Jacob Read’s fluid and fantastical compositions of desert plants, solemn-faced figures and unidentifiable creatures seem to come from a dream world: one informed as much by comic books as family memories. He has illustrated for the Guardian and Vice, exhibited across London in group shows, and makes music solo as Jerkcurb and in his band Horsey.
Who are the characters in your drawings?
A lot of the time the setting is the initial character. I’m drawn towards non-places: interiors of shopping malls, waterparks, hotel foyers, relics of twentieth-century consumerism. I love the juxtaposition of grandeur and decay. It provokes a mixed reaction from me, somewhere between happy and sad, fascination and disgust.
The characters are more spontaneous. Sometimes anthropomorphic, but usually bedded in reality. I draw a lot from images I collect. Postcards, books, the internet. I look for interesting poses, a range of forms, clothes, ages, eras. I guess overall I like to feel compassion towards the character, an understanding, a reflection of myself.
You live and have grown up in South London, yet your work has a very American feel to it. What is your personal and aesthetic relationship with America?
I take my everyday surroundings for granted. Growing up here, I sometimes feel it’s hard to find inspiration in things I see every day. A big cliche, but I use art and music as an escape, a transportation device; a place entirely removed from my life that provokes a guttural reaction. I believe this is called false nostalgia.
“I take my everyday surroundings for granted. Growing up here, I sometimes feel it’s hard to find inspiration in things I see every day.”
My family are New York Jews, they moved over to England in the late eighties. A lot of the Americana feel comes from old stories, memories, summer vacations. So it’s not all “false”. I like to think it could have been my life if I was born in a different era.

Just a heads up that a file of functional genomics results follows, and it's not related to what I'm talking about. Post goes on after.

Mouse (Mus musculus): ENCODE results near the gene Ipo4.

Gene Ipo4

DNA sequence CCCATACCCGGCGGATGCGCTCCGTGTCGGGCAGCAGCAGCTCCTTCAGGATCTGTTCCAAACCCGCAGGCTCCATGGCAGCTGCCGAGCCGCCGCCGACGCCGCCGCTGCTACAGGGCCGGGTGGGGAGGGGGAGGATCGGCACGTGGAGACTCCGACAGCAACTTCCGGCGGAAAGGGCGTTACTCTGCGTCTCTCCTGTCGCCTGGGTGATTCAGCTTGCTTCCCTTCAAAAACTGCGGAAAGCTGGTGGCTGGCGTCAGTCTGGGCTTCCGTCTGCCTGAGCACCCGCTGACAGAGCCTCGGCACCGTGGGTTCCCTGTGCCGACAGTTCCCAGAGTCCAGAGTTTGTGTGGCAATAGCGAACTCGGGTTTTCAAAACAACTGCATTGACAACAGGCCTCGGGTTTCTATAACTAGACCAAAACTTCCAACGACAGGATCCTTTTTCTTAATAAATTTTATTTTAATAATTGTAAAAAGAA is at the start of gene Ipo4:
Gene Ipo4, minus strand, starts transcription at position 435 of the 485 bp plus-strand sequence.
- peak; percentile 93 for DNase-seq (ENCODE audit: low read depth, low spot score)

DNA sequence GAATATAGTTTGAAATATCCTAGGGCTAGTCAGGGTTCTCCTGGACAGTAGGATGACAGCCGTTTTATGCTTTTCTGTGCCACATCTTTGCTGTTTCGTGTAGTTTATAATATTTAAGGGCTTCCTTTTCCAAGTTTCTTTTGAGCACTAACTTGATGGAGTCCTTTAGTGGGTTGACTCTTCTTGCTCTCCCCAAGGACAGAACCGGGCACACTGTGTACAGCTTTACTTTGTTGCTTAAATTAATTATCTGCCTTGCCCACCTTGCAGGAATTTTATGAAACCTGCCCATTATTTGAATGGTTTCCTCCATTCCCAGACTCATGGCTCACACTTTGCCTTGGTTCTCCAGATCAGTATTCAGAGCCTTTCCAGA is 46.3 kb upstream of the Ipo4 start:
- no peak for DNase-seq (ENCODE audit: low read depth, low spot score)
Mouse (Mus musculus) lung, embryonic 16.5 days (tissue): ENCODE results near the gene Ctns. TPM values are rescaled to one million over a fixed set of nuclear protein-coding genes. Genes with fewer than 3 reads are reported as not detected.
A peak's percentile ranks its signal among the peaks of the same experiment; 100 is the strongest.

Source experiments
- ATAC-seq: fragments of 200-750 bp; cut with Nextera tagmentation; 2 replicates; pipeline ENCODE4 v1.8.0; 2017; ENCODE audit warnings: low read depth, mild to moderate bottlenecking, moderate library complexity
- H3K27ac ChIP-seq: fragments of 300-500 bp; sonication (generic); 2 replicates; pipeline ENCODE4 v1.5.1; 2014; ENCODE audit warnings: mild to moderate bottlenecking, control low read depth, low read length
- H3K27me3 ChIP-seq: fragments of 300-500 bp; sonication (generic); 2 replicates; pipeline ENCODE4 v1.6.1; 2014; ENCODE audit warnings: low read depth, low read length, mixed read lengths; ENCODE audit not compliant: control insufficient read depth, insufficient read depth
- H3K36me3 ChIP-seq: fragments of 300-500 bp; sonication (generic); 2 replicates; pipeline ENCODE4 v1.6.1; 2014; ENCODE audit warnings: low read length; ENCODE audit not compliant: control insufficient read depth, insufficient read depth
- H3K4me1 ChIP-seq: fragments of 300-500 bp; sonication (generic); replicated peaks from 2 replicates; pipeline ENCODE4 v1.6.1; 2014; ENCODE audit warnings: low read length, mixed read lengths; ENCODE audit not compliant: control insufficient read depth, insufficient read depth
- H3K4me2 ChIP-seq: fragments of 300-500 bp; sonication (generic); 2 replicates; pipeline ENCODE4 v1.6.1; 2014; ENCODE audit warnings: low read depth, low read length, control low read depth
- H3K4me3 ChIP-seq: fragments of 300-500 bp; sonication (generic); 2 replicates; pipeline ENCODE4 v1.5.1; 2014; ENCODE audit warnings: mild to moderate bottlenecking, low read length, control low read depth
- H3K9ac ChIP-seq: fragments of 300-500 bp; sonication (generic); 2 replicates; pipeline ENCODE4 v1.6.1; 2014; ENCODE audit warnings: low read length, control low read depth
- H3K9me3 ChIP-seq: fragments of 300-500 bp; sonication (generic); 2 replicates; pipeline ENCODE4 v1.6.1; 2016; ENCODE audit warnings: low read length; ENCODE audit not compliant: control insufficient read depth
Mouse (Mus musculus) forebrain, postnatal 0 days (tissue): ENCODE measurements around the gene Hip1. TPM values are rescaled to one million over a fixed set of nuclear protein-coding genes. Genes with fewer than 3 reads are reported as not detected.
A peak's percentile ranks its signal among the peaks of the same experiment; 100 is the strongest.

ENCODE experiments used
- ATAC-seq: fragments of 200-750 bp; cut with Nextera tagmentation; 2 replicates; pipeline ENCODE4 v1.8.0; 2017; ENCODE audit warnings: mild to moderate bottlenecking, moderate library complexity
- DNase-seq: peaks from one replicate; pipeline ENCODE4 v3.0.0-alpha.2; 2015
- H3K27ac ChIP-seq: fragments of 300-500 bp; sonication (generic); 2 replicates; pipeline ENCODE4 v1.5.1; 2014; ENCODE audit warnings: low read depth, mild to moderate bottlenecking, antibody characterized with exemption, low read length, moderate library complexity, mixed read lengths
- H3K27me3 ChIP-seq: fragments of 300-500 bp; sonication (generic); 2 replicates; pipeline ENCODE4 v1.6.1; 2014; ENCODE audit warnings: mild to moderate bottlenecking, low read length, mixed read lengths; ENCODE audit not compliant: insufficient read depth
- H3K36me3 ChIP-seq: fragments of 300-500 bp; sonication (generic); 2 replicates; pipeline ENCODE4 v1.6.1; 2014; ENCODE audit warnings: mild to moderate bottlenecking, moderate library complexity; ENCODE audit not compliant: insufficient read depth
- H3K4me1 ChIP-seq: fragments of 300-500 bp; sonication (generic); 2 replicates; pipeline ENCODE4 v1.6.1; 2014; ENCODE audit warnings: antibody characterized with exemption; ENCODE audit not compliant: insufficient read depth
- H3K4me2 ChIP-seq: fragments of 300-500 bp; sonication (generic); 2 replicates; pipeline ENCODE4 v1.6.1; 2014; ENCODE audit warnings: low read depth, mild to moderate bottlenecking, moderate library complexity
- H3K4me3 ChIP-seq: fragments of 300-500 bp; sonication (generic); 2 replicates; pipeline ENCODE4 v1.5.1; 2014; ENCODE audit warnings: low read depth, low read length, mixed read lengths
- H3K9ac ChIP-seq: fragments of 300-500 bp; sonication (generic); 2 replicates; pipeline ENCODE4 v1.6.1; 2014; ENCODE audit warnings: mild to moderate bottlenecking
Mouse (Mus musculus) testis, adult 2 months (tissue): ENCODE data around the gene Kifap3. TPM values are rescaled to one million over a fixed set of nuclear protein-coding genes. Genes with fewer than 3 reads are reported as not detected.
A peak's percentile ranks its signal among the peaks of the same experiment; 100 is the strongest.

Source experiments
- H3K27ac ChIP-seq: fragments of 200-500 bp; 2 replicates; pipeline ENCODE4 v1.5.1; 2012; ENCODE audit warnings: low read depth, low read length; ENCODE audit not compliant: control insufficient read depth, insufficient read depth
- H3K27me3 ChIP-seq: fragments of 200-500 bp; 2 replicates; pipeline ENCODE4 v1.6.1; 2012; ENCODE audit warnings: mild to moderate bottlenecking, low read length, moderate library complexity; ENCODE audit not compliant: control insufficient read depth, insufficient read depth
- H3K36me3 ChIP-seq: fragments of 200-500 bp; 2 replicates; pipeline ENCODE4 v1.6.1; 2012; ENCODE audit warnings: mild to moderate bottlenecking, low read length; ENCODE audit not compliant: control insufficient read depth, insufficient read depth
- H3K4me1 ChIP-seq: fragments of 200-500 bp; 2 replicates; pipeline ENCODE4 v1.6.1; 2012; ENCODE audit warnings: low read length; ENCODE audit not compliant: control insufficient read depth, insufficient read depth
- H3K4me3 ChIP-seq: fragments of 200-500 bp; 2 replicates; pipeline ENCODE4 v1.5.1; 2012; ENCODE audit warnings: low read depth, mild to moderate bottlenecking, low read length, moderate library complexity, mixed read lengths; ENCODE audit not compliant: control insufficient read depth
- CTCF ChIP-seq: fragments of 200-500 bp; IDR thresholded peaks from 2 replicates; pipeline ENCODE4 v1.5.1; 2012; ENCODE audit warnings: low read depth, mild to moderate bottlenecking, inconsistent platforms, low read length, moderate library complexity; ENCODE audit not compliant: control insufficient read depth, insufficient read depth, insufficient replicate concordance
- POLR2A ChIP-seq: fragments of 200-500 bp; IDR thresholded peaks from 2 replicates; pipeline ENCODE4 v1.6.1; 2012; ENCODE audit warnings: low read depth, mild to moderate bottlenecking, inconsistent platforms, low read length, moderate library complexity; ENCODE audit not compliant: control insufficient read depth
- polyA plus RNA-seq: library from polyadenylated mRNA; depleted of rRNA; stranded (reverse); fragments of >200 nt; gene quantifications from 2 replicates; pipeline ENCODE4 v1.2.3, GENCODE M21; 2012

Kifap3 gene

As well as being a visual artist, you are also a musician—as Jerkcurb, and in your band Horsey. How have these practices informed each other? Do you consider them very separate things or do they exist in the same space in your mind?
There is some separation between Jerkcurb and Horsey, as one is purely a solo project and the other is a collaborative group. The style of the music differs a lot because of this, from sad/introverted to bold/extroverted.
I have never been academic or good at sports. So art and music was always my passion. That passion has manifested in various forms over the years, but they are all extensions of what I love doing and probably the only thing I fully feel comfortable in.
Did you grow up reading a lot of comic books? Which have been most influential to you?
Batman was the first comic I loved growing up, I didn’t connect with The Beano or Tintin or anything like that. I was drawn to the dark world of Batman. Especially the comic The Killing Joke, and the Bruce Timm art-directed Animated series, which has a subtle art deco feel. It wasn’t really the superhero element, it was the whole package, the “world” that it inhabited.
When I was ten my dad bought me an R Crumb anthology and that really changed my perspective. The drawing initially, then the humour, the crudity. It felt very real, raw and expressive. Later I discovered Daniel Clowes and the next generation of American comics. My mum showed me The Hairy Who (Chicago Imagists). She was really into them when she was at art school, and they have been a consistent inspiration; playful and unpredictable, alienating and inviting. I love the work of Christina Ramberg, Jim Nutt, Karl Wirsum, Sally Cruikshank and HC Westermann. Also, my father is an oil painter so I take a lot of influence from his practice. I take inspiration from many places!
Where would your ideal place be to exhibit?
A climate-controlled environment like the Palm House at Kew Gardens. The work would be intercepted with nature and I would make a soundtrack to fill the space.
I’m fascinated with the story of the Austrian architect, Victor Gruen. He thought that man was stuck in a war between nature and technology, so in the mid-twentieth century he invented a climate-controlled natural environment in America. These indoor environments, similar to the Palm House, were devoted to flowers, trees and wildlife.
It was later suggested that he should make a gift shop, where visitors could take souvenirs home with them. This eventually led to the invention of the shopping mall as we know it today, and the “nature” aspect quickly diminished, and became secondary to the prospect of retail profit.
The optimist in me believes this story. That this horrendous vessel for consumerism stemmed from an act of kindness, the desire for a better world. It’s completely false, but the message fascinates me. Life is not one thing or the other.